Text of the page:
Friday, June 5, 2015

A poem by Barbara Brooks

Marbled Spider

          Its web stretches
across the trail.  A deer fly brushes
its sticky center.  The spider
watches as it struggles.

          As the web stills,
the spider crawls down,
wraps the body in a cocoon,
injects its venom.

          The spider sucks
its capture dry, snips the silken
husk from the snare,
removing any hint of death.

          Broken threads
repaired, the spider slides
under a leaf, legs poised
for another capture.

Barbara Brooks, author of The Catbird Sang and A Shell to Return to the Sea chapbooks, is a member of Poet Fools.  Her work has been accepted in Avalon Literary Review, Chagrin River Review, The Foundling Review, Blue Lake Review, Granny Smith Magazine, Third Wednesday, Shadow Road Quarterly, Indigo Mosaic, Muddy River Poetry Review, Boston Literary Magazine and online at Southern Women's Review, Poetry Quarterly, Big River Poetry, Agave Magazine among others.  She currently lives in North Carolina with her dog.

Wednesday, June 3, 2015

Three Poems by Don Mager

November Journal:  Tuesday, November 19, 2013

Like the silent loping of a deer
as it emerges out of shadows,
passes and subsides in the distance,
beneath the ripe gold of the full moon
a solo runner glides down the street.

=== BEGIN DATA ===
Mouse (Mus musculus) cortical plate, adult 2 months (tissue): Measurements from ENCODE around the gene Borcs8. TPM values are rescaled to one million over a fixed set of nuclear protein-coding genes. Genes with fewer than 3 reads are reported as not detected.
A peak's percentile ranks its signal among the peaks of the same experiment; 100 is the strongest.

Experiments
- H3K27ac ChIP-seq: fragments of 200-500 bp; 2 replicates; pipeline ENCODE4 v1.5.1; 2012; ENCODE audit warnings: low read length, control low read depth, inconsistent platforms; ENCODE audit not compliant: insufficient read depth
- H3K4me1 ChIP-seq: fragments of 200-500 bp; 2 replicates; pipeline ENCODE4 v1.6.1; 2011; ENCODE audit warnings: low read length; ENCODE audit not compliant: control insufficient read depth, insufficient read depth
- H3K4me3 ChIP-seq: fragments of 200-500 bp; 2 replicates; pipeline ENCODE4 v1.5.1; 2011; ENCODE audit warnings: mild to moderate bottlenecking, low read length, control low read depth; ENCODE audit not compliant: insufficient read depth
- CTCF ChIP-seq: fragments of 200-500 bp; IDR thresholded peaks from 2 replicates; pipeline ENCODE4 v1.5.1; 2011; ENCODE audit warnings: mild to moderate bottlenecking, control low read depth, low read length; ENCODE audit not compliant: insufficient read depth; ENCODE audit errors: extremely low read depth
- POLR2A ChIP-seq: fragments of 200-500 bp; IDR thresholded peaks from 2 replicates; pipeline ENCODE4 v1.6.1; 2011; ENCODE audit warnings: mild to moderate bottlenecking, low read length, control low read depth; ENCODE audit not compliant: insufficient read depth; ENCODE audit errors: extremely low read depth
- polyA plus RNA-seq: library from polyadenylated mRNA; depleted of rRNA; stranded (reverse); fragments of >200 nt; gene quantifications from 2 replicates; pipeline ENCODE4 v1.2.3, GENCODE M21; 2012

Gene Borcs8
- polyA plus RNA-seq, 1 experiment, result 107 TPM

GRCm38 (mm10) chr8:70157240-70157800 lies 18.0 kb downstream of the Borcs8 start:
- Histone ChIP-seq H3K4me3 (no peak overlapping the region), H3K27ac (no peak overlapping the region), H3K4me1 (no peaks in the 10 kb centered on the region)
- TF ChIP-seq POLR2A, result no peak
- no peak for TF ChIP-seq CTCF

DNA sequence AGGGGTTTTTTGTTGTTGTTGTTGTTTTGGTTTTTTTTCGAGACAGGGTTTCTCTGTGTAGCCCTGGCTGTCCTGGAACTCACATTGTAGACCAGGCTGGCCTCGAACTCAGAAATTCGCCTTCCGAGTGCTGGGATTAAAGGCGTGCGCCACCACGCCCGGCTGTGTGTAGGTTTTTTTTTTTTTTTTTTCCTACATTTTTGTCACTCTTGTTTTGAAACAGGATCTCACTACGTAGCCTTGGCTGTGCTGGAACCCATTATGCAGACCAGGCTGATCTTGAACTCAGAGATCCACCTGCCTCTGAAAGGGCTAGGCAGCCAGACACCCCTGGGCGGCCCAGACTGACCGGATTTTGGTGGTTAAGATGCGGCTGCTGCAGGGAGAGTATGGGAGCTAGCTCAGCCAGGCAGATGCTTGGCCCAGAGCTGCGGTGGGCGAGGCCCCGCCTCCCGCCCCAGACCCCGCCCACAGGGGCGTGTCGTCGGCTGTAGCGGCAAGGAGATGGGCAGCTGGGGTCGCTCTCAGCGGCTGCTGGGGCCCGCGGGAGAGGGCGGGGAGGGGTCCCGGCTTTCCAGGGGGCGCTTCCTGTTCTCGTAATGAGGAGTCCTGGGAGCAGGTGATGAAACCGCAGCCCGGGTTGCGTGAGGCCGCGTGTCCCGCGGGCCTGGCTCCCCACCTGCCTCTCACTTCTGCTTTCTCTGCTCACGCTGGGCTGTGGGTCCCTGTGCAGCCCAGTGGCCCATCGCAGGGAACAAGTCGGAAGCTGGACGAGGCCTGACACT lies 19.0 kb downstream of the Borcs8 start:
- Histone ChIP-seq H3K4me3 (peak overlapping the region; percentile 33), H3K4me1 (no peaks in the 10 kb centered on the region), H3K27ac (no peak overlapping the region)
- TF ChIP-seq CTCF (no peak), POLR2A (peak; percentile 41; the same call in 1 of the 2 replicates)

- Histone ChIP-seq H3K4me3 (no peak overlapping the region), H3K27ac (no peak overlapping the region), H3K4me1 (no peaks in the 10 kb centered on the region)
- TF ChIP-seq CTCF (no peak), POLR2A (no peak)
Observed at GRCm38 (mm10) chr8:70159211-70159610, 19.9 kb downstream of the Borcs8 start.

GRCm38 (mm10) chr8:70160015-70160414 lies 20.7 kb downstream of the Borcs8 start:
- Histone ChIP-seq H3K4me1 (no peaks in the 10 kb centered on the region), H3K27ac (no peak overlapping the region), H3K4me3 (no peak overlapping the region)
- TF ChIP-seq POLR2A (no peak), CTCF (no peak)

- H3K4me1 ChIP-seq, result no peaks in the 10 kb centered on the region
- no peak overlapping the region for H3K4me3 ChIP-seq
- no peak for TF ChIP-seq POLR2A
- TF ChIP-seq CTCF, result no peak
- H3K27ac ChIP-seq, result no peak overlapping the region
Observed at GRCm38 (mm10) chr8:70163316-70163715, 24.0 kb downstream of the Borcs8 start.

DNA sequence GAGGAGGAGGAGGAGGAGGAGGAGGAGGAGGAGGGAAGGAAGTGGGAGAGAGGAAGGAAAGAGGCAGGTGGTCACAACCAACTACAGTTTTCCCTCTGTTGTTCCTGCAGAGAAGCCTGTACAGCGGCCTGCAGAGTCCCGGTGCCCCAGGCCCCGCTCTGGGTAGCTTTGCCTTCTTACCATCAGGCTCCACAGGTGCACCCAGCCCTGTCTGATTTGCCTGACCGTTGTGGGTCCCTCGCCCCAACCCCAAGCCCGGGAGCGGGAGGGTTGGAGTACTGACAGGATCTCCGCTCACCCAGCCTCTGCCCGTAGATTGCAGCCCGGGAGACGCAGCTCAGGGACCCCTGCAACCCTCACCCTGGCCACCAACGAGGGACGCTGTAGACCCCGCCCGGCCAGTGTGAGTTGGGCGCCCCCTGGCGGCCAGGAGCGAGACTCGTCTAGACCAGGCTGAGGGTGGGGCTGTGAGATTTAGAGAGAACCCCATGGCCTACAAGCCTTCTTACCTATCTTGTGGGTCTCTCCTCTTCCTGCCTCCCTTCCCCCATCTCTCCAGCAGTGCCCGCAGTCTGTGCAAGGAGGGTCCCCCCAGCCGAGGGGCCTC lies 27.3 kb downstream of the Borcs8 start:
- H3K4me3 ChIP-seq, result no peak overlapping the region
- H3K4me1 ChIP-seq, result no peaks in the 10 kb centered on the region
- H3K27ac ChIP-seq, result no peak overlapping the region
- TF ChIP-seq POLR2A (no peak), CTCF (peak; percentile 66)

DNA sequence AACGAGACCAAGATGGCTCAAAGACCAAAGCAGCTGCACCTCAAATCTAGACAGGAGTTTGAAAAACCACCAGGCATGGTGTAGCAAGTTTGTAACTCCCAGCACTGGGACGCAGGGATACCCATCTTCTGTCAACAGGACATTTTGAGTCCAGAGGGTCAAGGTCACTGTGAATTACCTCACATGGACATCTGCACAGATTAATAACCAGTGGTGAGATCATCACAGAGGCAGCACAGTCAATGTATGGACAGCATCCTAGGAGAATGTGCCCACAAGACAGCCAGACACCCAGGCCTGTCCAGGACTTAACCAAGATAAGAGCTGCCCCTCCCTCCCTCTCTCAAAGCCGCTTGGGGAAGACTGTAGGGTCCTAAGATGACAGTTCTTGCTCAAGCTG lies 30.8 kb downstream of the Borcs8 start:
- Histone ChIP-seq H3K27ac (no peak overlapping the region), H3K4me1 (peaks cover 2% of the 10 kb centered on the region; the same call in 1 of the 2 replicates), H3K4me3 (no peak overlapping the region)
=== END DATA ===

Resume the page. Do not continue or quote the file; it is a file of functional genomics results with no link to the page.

His tireless legs glow white and lithe in
washes of lunar clarity.  His
white gloved hands piston-pump the frost cleaned
air.  Beneath his hood, breath clouds spurt from
his thrumming oxygen-flushed heart.  His
loping stride passes the house.  Without
a shift of gear, his body leans as
he glides up the steep hill.
                                        The morning
paper dangles from the watching hand.

November Journal:  Thursday, November 21, 2013

As light packs up to sail west, the
air tastes chilly cider residue.
On the ledge above the tired rake,
the few last sips at the bottom of
the thick mug fill the mouth and linger
happily.  They scarcely notice how
alone they are.  All day the palate
is busy with the herby dryness
of leaves.  The mouth imbibes gulps--all day--
of cold air spiked with dust.  Now air takes
in, with each waning sip, pristine breaths
of vanishing light and holds their bright
bouquet.  Scattering light's soft ashes
across still dark waters, air exhales.

November Journal:  Saturday, November 23, 2013

Resigned to be bare patches of cold
clay where fallen leaves are scuffed aside,
afternoon crawls parched and impotent.
It mumbles through circle on circle
of prayer beads whose repeats transform time
to timelessness.  It kneels and looks down
on the stream whose leaf clogged pools are glass.
Their lit icons flicker in the shade
of the bank.  Unmoving, afternoon
succumbs to a trance.  Unmoving, the
stream stares back.  From carcasses of trees
in distant wetlands, unnoticed crows
caw and scold the ears' inner edge but
they are tuned to hear silence only.

Don Mager's chapbooks and volumes of poetry are:  To Track the Wounded One, Glosses, That Which is Owned to Death, Borderings, Good Turns, The Elegance of the Ungraspable, Birth Daybook Drive Time, and Russian Riffs.  He is retired with degrees from Drake University (BA), Syracuse University (MA) and Wayne State University (PhD).  He was the Mott University Professor of English at Johnson C. Smith University from 1998-2004 where he served as Dean of the College of Arts and Letters (2005-2011).  As well as a number of scholarly articles, he has published over 200 poems and translations from German, Czech and Russian.  He lives in Charlotte, NC.